If you ignore the tire for a moment and imagine a leg and foot on the hub, the distance of the leg is going to dictate how far the vehicle can travel for a constant rotation speed.
But if the leg is bent, does it travel the same distance as when it is fully straightened out? I think not.

Quote:
Originally Posted by gumby79 View Post
…… My understanding is the difference between a low-rolling-resistance tire and a conventional tire is how much of an effect these other traits( tread/ sidewall stiffness) have on the footprint size. ………
Ah ….. Mmmmmm ……. Sorry, No!

The primary difference between a low RR tire and one with a high RR is the tread compound – and that tread compound’s hysteresis (internal friction).

Another way to reduce the RR of a tire is using less tread rubber – either by making the tread width narrower, or by using wider grooves, or even starting off with less depth.
But tread/sidewall stiffness hardly matters because it is the inflation pressure that is stiffening the carcass, and by comparison, the rubber, and even the steel wire belts, are more flexible than the amount the inflation pressure stiffens things.

Quote:
Originally Posted by gumby79 View Post
…… Capri. Is a run-flat the same as a low rolling-resistance if not which one would actually have the better rolling resistance? ……
No, and that is a good example of a tire with a fairly stiff carcass. Again, by comparison, the inflation pressure adds so much more stiffness than the tire itself has.
Quote:
Originally Posted by gumby79 View Post
…… Y Rated Tire (186mph)vs Q rated Tire(100mph) which one, all other conditions being the same, would have better rolling resistance , and would any gains be consumed by the extra mass of the reinforcement requiring more horsepower to make it rotate?
The primary difference in the speed rating of a tire is the number of cap plies – typically nylon – layered over the steel belts. Nowadays these are spiraled on in a thin strip – and that means the number of layers can vary across the face of the tread.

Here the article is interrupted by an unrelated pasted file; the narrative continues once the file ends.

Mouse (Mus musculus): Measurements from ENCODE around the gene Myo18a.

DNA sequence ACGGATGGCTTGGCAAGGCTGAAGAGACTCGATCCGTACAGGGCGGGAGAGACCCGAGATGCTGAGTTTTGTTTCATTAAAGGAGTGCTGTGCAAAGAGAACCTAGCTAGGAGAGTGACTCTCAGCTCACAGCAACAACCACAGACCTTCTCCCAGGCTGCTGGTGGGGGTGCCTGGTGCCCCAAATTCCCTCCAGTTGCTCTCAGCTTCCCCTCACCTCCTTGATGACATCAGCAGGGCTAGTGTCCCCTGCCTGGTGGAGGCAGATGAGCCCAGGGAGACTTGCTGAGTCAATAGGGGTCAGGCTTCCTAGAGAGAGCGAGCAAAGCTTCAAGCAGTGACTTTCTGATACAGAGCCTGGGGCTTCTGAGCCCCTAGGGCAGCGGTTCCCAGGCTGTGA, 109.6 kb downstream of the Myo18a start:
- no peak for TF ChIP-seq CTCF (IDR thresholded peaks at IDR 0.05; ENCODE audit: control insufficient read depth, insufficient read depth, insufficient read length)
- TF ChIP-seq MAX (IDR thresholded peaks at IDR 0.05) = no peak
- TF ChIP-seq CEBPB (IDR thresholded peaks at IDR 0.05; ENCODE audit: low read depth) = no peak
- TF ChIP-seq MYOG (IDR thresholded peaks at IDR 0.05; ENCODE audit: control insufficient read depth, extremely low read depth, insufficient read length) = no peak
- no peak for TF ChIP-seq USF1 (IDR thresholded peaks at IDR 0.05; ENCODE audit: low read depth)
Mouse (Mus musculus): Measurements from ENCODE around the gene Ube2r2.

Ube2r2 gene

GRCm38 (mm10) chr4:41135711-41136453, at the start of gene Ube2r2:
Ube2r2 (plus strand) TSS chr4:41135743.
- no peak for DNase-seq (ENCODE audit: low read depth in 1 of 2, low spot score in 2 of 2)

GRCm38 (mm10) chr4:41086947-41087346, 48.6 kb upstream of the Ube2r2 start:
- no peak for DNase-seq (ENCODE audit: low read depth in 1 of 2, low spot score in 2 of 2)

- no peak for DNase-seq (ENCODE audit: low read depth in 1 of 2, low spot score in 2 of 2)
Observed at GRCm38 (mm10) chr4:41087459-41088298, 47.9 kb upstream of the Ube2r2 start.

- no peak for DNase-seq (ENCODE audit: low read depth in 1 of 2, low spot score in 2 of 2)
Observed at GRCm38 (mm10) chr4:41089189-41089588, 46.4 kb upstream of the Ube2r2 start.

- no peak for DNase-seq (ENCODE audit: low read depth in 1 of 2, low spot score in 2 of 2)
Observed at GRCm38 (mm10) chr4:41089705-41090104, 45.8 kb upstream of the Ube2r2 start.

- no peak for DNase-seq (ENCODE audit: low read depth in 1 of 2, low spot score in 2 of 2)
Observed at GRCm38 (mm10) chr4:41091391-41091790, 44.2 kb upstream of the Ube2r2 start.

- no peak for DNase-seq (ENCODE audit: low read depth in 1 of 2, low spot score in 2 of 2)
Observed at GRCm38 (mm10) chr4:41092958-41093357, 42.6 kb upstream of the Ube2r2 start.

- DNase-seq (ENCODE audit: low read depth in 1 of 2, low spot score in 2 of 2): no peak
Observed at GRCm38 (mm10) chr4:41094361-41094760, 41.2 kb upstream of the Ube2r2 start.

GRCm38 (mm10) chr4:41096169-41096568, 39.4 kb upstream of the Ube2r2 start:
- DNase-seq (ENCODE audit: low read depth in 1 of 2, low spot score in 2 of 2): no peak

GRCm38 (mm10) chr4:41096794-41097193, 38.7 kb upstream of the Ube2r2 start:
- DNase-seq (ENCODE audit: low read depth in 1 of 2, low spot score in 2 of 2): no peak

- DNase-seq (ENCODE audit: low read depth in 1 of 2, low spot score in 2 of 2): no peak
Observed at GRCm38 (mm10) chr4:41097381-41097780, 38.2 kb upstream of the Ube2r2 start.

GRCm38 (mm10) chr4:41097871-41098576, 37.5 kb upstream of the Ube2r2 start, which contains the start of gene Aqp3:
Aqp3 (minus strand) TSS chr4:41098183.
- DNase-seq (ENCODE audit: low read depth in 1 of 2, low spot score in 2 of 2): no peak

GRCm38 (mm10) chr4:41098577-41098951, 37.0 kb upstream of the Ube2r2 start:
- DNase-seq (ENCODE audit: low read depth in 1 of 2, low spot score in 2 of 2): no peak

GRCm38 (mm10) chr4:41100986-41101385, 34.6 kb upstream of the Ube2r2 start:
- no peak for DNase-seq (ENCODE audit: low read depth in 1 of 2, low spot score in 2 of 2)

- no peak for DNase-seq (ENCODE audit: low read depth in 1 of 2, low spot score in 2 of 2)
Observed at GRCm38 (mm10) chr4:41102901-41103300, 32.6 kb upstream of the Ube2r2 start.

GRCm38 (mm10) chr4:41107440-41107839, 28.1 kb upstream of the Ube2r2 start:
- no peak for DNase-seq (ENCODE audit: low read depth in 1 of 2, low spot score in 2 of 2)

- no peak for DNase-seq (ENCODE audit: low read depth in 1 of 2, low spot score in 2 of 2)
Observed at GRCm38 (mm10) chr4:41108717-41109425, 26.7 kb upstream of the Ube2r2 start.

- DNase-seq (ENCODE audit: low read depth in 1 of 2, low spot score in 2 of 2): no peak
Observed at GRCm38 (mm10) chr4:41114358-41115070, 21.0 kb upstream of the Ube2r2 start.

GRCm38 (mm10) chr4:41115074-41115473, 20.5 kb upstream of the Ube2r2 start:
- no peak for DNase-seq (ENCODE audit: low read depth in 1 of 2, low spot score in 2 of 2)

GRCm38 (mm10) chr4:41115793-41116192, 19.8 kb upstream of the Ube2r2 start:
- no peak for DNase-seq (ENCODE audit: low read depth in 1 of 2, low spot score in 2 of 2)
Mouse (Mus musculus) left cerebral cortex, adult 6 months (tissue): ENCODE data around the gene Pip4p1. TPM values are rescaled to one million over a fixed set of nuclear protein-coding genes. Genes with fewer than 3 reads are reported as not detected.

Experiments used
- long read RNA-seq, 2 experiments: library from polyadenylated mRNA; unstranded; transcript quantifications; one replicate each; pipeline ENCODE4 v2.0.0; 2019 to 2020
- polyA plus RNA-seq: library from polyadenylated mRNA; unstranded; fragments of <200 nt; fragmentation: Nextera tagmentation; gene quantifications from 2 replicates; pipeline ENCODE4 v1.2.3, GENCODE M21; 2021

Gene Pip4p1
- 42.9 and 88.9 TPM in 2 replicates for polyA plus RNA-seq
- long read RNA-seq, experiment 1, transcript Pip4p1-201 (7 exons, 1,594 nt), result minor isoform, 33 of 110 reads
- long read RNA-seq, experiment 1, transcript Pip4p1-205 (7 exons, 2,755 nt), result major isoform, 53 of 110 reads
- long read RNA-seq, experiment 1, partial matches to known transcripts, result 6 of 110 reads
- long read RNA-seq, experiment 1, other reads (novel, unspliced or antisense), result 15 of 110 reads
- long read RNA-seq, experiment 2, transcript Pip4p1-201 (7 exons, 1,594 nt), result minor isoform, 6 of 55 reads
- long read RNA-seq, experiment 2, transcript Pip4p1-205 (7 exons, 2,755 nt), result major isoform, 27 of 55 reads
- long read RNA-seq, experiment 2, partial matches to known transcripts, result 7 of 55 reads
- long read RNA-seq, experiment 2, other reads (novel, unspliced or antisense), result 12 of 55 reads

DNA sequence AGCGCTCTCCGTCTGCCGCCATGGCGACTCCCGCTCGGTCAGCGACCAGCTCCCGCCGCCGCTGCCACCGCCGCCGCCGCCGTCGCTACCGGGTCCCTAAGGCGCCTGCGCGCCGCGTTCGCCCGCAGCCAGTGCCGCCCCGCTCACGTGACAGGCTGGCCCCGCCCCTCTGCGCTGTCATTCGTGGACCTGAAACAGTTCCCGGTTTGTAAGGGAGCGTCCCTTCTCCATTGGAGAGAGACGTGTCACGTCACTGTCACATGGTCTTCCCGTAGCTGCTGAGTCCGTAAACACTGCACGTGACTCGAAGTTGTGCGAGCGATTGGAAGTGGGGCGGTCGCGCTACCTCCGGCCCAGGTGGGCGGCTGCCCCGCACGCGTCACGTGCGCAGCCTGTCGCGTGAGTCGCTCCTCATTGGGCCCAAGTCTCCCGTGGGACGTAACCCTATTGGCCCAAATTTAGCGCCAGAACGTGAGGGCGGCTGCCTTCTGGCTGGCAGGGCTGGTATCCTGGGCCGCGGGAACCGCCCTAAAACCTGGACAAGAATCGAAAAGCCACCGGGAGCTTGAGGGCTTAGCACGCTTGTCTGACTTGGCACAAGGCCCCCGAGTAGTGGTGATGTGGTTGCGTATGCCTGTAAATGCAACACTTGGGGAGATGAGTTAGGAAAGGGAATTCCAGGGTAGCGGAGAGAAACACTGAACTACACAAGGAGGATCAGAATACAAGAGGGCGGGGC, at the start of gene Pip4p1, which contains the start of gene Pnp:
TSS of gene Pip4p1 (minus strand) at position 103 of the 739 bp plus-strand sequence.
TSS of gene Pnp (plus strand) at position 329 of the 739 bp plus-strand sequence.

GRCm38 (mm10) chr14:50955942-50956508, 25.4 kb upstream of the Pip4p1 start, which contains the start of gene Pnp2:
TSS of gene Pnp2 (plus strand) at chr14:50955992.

A Y rated tire will generally have 3 layers at the belt edge (and perhaps 3 at the center), but 2 layers everywhere else (and the sidewall will be marked as having 2 nylon plies in the tread). A V rated tire will have 2 layers; an H will have one, a T will have strips at the belt edges (and the sidewall will not say anything about a cap ply), and an S rated tire will have none. Q rated tires are generally that low because they are winter tires and a winter tread compound isn’t up to the heat being generated.

(OK, time for the standard disclaimer for the above paragraph: That is about passenger car tires and there are lots of exceptions, some for reasons not related to speed rating. Other tires will have different constructions, so what was said there would not apply to – say - LT tires)

But all other things being equal, the more material in a tire, the worse its RR – ergo, the Y speed rated tire will have the worst RR.

- BUT –

Tread compound plays such a large role in RR that a Q rated tire might actually be the worst – and due to the fact the Q rated Passenger Car tires are generally winter tires and they have a large amount of tread rubber – which also negatively affects RR.

Further, Y speed rated tires generally have tread compounds with good grip – and those tread compounds are worse for RR, while many S and T rated tires have tread compounds that are good for tread wear – and those compounds are also worse for RR.
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Old 03-11-2018, 12:42 PM   #37 (permalink)
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Quote:
Originally Posted by CapriRacer View Post
...
Did you use that same tape measure? Didn’t it buckle when you tried to measure the circumference? I would think that would hurt the measurement in the direction of a larger distance, thus lowering the percentage.
I did use the same tape measure for the 'two halves' circumference measurement and the roll test.
I used the alu hook to measure the diameter, but checked its scale to the tape measure and they were, surprise surprise, identical.

As I wrote I wasn't satisfied with my circumference measurement.
I planned to measure it when I swap to summer tires, as then it would be off the ground.
Then it hit me - I don't have to wait for that!

As the wheel drops there's more space above it. I could simply drag the lead around the wheel, then align it perfectly and pull it tight.

Came out like 192.0 cm. 5 mm less than my first measurement, still more than I expected from the diameter check (which read 190.7 cm)